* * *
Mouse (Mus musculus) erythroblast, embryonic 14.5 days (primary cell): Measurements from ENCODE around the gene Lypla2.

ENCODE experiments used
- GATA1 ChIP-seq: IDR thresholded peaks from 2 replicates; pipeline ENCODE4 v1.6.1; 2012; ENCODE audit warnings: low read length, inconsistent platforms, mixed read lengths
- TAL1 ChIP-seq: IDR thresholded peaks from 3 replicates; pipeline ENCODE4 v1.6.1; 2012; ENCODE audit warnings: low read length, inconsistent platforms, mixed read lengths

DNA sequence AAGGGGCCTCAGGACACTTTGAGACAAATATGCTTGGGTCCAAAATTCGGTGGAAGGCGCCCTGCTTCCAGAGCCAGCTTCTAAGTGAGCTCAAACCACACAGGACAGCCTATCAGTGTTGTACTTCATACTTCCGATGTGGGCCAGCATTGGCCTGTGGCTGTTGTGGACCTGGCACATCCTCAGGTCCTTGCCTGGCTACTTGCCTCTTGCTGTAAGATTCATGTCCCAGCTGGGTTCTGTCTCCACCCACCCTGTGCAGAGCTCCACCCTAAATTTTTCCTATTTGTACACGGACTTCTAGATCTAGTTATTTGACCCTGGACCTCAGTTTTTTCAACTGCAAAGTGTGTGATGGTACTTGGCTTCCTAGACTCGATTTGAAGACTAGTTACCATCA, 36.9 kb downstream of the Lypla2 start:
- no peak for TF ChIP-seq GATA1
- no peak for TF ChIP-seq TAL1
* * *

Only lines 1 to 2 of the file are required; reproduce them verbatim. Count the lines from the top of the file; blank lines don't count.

Mouse (Mus musculus) erythroblast, embryonic 14.5 days (primary cell): Measurements from ENCODE around the gene Lypla2.

ENCODE experiments used